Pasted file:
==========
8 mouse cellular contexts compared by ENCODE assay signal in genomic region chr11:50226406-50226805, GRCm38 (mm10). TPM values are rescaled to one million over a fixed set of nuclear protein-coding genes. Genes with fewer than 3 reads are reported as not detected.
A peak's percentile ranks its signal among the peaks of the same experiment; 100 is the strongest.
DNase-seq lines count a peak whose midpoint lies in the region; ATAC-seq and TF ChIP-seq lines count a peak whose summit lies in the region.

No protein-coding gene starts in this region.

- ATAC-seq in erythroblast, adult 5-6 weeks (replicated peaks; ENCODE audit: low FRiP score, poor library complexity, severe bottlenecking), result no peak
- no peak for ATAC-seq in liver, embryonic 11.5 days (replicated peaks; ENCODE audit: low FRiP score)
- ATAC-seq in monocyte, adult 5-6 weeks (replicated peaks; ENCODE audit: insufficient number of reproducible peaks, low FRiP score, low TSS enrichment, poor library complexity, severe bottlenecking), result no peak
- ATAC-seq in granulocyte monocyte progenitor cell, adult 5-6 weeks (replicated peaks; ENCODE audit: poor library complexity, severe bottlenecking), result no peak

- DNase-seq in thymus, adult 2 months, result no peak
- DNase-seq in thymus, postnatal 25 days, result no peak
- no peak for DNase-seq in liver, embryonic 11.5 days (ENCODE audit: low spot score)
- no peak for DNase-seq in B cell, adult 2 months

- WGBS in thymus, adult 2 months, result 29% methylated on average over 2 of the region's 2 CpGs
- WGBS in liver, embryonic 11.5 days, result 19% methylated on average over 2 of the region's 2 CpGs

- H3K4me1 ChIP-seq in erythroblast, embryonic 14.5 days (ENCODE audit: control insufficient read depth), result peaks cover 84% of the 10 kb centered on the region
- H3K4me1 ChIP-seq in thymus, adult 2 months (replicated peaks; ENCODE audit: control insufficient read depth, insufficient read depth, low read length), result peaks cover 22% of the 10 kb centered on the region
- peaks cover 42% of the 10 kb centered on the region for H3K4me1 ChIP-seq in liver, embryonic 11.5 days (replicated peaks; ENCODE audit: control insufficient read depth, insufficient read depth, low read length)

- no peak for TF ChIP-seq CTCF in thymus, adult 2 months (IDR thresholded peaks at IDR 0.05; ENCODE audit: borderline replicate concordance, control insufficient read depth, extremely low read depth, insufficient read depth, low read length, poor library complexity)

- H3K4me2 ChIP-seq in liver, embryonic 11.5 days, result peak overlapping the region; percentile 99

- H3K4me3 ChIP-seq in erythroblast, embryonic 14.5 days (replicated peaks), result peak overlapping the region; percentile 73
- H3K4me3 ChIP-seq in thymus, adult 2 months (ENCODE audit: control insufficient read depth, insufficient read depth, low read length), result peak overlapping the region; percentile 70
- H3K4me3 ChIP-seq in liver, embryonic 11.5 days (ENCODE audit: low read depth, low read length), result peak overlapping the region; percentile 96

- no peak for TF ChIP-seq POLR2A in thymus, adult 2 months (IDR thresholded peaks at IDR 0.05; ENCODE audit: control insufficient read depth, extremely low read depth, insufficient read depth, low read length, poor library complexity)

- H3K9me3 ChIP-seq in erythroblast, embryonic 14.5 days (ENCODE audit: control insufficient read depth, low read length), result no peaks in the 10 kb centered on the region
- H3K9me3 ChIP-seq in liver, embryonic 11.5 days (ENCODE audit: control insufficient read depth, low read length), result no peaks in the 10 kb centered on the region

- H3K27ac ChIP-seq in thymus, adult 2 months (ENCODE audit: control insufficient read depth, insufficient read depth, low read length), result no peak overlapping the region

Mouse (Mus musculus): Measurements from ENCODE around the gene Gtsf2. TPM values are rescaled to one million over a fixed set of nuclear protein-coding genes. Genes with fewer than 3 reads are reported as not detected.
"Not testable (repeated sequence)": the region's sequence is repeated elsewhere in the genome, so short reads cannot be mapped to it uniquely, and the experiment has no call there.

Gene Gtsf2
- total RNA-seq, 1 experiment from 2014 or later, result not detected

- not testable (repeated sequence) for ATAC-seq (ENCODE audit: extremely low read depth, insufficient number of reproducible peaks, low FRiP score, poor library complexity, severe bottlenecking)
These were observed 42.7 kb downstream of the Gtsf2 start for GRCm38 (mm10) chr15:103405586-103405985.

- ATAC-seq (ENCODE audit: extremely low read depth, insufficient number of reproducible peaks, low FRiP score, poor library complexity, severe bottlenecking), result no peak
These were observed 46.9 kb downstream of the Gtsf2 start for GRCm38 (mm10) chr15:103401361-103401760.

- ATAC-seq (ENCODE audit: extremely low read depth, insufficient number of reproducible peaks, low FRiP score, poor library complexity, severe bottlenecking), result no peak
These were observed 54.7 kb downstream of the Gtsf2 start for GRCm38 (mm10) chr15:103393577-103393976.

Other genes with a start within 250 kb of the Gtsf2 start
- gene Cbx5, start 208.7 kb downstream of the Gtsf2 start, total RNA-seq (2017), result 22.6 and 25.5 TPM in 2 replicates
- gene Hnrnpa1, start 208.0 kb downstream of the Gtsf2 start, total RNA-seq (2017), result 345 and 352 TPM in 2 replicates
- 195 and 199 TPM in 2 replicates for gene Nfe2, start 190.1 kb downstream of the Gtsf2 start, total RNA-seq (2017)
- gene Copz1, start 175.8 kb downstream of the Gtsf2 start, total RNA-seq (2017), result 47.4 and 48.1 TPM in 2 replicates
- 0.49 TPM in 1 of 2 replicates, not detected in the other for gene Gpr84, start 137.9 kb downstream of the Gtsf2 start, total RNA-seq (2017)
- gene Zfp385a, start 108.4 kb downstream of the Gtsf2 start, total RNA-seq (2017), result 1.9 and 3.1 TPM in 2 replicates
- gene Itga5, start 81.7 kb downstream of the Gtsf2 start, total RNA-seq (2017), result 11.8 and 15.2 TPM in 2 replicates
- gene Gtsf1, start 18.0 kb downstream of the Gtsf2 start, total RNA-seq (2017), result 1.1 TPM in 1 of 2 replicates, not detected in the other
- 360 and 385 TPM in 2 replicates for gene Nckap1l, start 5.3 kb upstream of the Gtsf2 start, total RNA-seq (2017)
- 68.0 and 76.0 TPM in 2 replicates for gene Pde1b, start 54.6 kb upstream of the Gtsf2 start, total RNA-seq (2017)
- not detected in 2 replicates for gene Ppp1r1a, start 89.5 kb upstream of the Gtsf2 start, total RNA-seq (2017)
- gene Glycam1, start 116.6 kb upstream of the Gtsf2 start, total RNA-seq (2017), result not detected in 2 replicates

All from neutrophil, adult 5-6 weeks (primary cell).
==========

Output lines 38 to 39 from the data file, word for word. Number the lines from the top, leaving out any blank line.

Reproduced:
- gene Cbx5, start 208.7 kb downstream of the Gtsf2 start, total RNA-seq (2017), result 22.6 and 25.5 TPM in 2 replicates
- gene Hnrnpa1, start 208.0 kb downstream of the Gtsf2 start, total RNA-seq (2017), result 345 and 352 TPM in 2 replicates